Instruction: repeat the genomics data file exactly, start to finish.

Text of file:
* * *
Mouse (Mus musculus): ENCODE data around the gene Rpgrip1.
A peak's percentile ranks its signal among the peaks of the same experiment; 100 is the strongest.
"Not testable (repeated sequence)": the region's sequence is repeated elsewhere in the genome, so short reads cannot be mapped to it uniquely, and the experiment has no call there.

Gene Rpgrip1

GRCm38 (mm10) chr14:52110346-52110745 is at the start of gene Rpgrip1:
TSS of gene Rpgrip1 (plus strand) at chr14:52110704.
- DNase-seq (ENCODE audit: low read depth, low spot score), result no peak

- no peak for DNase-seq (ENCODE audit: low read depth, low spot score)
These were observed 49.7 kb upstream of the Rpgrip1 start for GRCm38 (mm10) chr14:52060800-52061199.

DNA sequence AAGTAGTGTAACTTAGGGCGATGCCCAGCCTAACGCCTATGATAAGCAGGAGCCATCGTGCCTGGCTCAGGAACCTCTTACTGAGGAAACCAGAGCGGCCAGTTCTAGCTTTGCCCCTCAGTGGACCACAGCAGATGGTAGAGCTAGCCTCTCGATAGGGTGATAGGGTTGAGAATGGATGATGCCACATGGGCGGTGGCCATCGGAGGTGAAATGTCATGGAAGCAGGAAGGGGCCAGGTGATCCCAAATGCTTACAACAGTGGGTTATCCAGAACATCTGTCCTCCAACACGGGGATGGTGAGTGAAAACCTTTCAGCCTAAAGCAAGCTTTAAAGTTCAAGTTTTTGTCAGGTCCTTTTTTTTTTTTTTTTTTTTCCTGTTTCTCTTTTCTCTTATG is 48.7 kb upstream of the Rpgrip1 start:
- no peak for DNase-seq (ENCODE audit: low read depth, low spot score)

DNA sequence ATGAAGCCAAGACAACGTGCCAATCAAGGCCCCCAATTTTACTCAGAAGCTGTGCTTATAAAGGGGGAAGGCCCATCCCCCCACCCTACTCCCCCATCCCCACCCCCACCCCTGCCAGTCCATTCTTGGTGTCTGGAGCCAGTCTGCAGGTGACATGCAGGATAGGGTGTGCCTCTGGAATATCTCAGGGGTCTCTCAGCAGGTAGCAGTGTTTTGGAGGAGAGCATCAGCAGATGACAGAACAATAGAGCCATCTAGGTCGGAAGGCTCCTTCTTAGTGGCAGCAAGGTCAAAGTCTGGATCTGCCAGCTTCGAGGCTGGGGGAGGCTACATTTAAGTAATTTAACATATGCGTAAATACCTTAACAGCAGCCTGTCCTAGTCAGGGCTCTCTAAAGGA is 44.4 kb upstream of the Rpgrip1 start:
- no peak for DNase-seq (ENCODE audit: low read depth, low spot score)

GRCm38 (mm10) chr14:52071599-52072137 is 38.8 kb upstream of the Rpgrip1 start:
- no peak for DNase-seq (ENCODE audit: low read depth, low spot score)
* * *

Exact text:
Mouse (Mus musculus): ENCODE data around the gene Rpgrip1.
A peak's percentile ranks its signal among the peaks of the same experiment; 100 is the strongest.
"Not testable (repeated sequence)": the region's sequence is repeated elsewhere in the genome, so short reads cannot be mapped to it uniquely, and the experiment has no call there.

Gene Rpgrip1

GRCm38 (mm10) chr14:52110346-52110745 is at the start of gene Rpgrip1:
TSS of gene Rpgrip1 (plus strand) at chr14:52110704.
- DNase-seq (ENCODE audit: low read depth, low spot score), result no peak

- no peak for DNase-seq (ENCODE audit: low read depth, low spot score)
These were observed 49.7 kb upstream of the Rpgrip1 start for GRCm38 (mm10) chr14:52060800-52061199.

DNA sequence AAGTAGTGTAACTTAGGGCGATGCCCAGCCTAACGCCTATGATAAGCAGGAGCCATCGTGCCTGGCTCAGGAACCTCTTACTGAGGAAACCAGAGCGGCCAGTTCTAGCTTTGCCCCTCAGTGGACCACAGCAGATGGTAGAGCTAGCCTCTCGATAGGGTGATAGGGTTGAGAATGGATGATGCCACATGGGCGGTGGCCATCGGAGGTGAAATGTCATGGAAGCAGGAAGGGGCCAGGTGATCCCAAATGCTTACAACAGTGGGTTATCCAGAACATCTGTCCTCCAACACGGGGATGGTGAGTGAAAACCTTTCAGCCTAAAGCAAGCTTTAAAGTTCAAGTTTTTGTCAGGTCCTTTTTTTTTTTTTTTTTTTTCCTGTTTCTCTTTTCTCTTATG is 48.7 kb upstream of the Rpgrip1 start:
- no peak for DNase-seq (ENCODE audit: low read depth, low spot score)

DNA sequence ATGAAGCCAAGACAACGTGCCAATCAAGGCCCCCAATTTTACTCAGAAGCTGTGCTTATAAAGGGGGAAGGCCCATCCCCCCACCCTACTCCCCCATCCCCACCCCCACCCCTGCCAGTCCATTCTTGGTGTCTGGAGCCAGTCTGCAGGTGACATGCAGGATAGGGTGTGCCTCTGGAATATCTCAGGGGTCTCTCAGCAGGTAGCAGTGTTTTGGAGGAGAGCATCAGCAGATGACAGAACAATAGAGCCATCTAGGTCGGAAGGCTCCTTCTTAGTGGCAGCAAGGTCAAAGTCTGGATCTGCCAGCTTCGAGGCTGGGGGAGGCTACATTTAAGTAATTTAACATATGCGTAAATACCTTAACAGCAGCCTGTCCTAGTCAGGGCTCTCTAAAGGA is 44.4 kb upstream of the Rpgrip1 start:
- no peak for DNase-seq (ENCODE audit: low read depth, low spot score)

GRCm38 (mm10) chr14:52071599-52072137 is 38.8 kb upstream of the Rpgrip1 start:
- no peak for DNase-seq (ENCODE audit: low read depth, low spot score)